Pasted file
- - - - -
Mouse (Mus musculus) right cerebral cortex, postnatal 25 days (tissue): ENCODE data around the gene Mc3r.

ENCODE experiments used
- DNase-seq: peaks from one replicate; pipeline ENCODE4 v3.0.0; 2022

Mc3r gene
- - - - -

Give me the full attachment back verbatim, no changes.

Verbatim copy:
Mouse (Mus musculus) right cerebral cortex, postnatal 25 days (tissue): ENCODE data around the gene Mc3r.

ENCODE experiments used
- DNase-seq: peaks from one replicate; pipeline ENCODE4 v3.0.0; 2022

Mc3r gene